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HBCU stars shine in Rio Olympics

Jeff Henderson of Stillman College takes the gold medal in the long jump

Jeff Henderson fulfilled the ultimate Olympic dream when he won the gold medal in the long jump Aug. 13 at the 2016 Rio de Janeiro Games.

Yet he did much, much more.

Leaping 8.38 meters (27 feet, 6 inches) on his final jump to snatch gold by one centimeter, Henderson, 27, delivered on his promise to win the top prize for his mother, Debra, who has suffered from Alzheimer’s since Henderson was 17 years old.

Henderson, a native of McAlmont, Arkansas, also brought glory to Stillman College in Tuscaloosa, Alabama, historically black colleges and universities (HBCUs) nationwide, and the Southern Intercollegiate Conference.

At Stillman, Henderson won both the 2013 NCAA Division II long jump and 100-meter titles. He also won long jump gold medals at the 2014 U.S. Championships and 2015 Pan American Games.

Henderson, 27, was among nearly two dozen athletes and coaches who represented HBCUs in the 2016 Summer Games.

The success of Henderson also rekindled the Olympic flame for perhaps the most famous family in Olympics history.

Henderson is coached by Al Joyner, a 1984 Olympic gold medalist in the triple jump, who was the husband of the late three-time Olympic gold medal sprinter Florence Griffith Joyner. Al Joyner is also the brother of three-time Olympic gold medalist and world heptathlon record holder Jackie Joyner-Kersee.

USA's Jeff Henderson bites the gold medal during the podium ceremony for the Men's Long Jump at the athletics event at the Rio 2016 Olympic Games at the Olympic Stadium in Rio de Janeiro on August 14, 2016.

USA’s Jeff Henderson bites the gold medal during the podium ceremony for the Men’s Long Jump at the athletics event at the Rio 2016 Olympic Games at the Olympic Stadium in Rio de Janeiro on August 14, 2016.


But mostly, this was about mom.

“The medal is just for her,” Henderson told NBC on national television after win. “She’s the one who raised me when I was young. … Everything I did was for her. It was for God, for her and my family.”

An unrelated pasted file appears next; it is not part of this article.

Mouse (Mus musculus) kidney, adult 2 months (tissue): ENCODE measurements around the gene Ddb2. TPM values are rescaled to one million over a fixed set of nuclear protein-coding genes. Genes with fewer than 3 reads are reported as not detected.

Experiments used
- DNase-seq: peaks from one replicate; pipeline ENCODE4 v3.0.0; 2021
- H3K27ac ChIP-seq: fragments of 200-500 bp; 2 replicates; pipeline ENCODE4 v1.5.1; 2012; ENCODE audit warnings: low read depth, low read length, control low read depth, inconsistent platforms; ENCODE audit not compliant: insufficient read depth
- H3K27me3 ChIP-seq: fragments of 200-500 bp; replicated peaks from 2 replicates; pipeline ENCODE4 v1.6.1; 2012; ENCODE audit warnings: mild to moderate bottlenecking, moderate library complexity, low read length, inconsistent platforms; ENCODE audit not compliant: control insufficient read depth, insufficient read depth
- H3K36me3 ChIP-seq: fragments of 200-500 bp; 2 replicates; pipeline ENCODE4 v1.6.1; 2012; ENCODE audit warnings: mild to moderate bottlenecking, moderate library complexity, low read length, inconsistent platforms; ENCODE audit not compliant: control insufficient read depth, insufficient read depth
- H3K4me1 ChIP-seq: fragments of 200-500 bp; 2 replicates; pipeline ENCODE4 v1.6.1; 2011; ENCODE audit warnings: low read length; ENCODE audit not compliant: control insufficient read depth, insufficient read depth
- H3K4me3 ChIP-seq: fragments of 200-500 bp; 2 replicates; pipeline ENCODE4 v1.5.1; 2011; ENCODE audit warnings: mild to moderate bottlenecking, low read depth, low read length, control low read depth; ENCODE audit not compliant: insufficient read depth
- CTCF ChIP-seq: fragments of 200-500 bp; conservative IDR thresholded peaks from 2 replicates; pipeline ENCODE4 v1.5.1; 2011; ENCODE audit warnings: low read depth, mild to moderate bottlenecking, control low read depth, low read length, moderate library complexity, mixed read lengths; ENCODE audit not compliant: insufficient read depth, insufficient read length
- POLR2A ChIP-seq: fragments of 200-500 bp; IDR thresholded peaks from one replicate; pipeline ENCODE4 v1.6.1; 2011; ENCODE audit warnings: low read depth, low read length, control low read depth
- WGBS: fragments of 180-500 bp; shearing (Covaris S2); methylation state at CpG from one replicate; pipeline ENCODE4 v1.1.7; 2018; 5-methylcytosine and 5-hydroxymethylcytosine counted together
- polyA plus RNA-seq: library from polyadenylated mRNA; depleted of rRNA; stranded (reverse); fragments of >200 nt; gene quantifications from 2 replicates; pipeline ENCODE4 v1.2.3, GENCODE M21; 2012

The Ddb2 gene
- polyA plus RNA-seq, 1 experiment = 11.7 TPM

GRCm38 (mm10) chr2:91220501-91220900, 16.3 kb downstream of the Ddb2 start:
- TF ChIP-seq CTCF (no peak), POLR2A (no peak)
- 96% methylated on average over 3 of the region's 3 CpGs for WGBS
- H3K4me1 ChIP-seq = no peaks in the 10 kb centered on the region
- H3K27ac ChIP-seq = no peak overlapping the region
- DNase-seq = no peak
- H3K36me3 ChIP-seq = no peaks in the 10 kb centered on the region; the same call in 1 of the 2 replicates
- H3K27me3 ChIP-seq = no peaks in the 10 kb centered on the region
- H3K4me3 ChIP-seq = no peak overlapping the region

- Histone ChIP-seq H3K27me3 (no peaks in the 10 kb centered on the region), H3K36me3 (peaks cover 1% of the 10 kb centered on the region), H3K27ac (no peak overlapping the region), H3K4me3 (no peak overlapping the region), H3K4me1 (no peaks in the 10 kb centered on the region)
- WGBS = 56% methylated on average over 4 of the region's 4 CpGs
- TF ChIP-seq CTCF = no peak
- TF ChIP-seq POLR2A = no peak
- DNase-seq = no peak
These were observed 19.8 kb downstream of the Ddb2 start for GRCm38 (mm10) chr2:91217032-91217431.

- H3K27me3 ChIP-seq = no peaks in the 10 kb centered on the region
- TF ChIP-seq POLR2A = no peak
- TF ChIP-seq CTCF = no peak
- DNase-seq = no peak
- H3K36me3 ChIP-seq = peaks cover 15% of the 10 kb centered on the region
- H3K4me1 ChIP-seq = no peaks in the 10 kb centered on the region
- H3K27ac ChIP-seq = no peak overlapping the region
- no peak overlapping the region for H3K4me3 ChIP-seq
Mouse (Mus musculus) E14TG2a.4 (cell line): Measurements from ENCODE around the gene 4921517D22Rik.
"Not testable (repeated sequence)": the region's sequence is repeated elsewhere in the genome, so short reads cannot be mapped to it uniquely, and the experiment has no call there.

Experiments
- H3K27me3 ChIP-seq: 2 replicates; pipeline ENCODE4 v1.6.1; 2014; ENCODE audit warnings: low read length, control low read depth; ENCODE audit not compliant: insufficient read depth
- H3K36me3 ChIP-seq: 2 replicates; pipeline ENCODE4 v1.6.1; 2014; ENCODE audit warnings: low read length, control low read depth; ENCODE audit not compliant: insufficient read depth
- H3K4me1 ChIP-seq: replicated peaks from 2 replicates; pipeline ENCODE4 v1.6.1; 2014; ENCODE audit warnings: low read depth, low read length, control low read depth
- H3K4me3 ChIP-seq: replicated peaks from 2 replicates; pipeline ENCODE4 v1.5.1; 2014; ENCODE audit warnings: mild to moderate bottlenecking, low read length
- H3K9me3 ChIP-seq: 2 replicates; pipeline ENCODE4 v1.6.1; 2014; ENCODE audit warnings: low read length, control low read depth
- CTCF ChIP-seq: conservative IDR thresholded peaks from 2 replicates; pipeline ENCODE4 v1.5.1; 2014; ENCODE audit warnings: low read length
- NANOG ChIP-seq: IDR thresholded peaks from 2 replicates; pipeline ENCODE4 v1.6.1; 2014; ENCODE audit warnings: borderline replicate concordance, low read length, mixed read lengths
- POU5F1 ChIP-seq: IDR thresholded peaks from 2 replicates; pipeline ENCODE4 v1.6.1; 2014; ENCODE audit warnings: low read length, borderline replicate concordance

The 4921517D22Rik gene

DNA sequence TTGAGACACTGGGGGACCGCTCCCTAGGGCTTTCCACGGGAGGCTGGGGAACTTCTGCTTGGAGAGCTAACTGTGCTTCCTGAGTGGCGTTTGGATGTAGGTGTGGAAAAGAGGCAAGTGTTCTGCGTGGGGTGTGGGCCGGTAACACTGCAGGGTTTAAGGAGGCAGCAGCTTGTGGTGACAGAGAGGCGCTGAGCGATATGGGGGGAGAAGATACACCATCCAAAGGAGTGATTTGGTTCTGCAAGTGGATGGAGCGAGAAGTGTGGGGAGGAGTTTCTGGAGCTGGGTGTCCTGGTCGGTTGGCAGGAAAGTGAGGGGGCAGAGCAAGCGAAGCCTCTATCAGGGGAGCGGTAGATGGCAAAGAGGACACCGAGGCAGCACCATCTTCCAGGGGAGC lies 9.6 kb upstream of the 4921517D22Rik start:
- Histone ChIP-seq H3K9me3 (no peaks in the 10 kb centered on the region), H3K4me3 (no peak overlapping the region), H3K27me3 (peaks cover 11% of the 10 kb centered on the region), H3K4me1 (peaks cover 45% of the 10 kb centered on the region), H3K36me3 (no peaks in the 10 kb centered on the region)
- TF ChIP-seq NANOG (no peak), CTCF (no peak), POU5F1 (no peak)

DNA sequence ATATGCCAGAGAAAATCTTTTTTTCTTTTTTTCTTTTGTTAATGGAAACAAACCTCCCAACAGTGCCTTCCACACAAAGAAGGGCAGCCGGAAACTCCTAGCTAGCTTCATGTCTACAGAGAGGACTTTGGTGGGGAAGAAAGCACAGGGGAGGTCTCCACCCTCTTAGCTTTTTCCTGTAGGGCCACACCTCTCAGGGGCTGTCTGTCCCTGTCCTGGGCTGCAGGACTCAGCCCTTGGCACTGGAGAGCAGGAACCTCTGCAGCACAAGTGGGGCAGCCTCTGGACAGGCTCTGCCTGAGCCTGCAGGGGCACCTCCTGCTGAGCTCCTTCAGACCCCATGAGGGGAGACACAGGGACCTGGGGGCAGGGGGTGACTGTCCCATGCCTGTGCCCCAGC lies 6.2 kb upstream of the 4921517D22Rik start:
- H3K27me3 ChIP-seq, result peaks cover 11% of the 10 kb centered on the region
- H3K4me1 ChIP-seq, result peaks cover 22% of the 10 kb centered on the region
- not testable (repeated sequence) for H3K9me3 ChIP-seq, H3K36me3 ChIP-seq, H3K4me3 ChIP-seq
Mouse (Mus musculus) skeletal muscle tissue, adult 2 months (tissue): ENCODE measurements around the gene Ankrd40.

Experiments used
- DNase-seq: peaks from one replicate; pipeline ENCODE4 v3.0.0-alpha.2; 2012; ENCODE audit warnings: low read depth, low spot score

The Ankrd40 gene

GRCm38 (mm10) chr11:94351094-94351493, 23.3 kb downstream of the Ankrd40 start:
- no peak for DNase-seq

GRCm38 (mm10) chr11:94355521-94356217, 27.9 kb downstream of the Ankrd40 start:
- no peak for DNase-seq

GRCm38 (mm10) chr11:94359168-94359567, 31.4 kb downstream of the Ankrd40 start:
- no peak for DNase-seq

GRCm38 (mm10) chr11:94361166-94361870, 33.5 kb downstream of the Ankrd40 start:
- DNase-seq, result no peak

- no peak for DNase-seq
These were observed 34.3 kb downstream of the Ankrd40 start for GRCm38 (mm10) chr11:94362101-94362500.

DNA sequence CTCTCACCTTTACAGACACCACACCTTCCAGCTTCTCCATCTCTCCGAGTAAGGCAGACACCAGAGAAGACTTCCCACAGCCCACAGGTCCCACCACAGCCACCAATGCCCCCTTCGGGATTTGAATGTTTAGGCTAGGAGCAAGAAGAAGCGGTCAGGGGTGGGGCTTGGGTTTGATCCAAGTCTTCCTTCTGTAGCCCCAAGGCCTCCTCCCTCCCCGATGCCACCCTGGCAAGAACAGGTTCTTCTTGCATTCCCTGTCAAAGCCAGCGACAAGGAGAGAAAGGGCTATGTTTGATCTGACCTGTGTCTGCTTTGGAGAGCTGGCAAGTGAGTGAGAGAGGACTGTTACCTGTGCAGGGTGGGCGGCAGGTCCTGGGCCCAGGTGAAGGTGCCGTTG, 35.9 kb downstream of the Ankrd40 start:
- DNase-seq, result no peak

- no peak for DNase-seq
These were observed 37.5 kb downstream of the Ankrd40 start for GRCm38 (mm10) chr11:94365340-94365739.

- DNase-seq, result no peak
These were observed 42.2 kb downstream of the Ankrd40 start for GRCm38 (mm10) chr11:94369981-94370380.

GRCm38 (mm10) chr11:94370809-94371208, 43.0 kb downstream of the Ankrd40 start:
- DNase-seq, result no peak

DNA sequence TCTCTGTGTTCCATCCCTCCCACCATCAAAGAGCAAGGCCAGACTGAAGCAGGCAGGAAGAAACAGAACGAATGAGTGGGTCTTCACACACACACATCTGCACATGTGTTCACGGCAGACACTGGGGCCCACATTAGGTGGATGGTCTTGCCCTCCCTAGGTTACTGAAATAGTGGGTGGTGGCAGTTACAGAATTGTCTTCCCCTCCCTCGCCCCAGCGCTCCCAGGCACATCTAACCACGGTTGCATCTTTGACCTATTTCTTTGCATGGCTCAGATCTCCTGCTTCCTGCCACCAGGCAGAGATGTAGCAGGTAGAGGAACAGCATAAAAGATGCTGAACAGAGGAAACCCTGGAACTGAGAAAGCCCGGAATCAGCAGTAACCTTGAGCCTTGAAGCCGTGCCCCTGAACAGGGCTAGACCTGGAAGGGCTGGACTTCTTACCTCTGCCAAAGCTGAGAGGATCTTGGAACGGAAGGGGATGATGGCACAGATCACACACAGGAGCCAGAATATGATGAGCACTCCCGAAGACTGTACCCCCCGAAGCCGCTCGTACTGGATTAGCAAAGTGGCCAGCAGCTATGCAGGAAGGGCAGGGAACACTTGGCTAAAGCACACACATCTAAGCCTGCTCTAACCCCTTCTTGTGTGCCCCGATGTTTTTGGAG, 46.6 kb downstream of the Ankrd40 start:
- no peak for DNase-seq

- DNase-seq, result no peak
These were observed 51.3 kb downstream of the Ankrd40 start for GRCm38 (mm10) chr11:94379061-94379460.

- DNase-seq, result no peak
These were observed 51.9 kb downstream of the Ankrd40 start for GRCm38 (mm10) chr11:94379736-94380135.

That family includes Henderson’s father, Laverne, who remained back home to tend to his wife.

Henderson later said his “gold medal is like a newborn baby. It’s just lovely.”

“I feel good. I feel great,” he later added. “I feel humble right now. I feel like I’m dreaming right now.”

South Africa’s Luvo Manyonga won the silver in the event, and Great Britain’s Greg Rutherford earned the bronze. Rutherford was the defending champion after taking the long jump gold in his home country’s 2012 Summer Games.

Henderson’s gold medal was among the top prizes captured by an HBCU athlete during the Summer Games.

Hampton University alum Francena McCorory captured a gold medal on Saturday night when the Team USA women won the 4-x-400 relay. McCorory, who did not run Saturday night, earned a medal by running in the semifinals Friday night, where she anchored the four-woman squad. It was the second such gold for McCorory, who also was a member of the gold-medal winning team at the 2012 Summer Games.

Norfolk State alum Chris Brown won one of the dramatic medal chases of Saturday night. Running in the men’s 4-x-400 relay for the Bahamas, Brown made a mad dash to edge a Belgium runner at the tape to earn the bronze medal for his team. Brown can add the bronze to the gold medal he won in the event in the 2012 Summer Games in London.

Also, notable among other HBCU participants in the 2016 games in Rio, Johnson C. Smith standout Kendra Clarke just missed out on a medal Saturday night when Canada finished fourth in the women’s 4-x-400… Coppin State alum Christina Epps finished 15th in the women’s triple jump.

Also, Bethune-Cookman alum Ronnie Ash finished eighth in the 110-meter hurdle final. Ash appeared to be in contention for a medal before hitting the final hurdle and officially received a disqualification.

Jackson State alum Michael Tinsley, one of the favorites, failed to make the finals of the 400-meter hurdles, an event eventually won by Team USA’s Kerron Clement.

David Squires is an educator and digital journalist who lives in the Charlotte area and teaches journalism at N.C. A&T State University in Greensboro. He has covered HBCU sports for several decades, first with the St. Petersburg Times and later as editor-in-chief of the original BlackVoices.com and BVQ magazine. He has also worked in news and sports in New York, Chicago, Detroit, Cleveland, Fort Worth and Hampton Roads. His passion is college basketball, and he is a die-hard Tar Heel -- born and bred.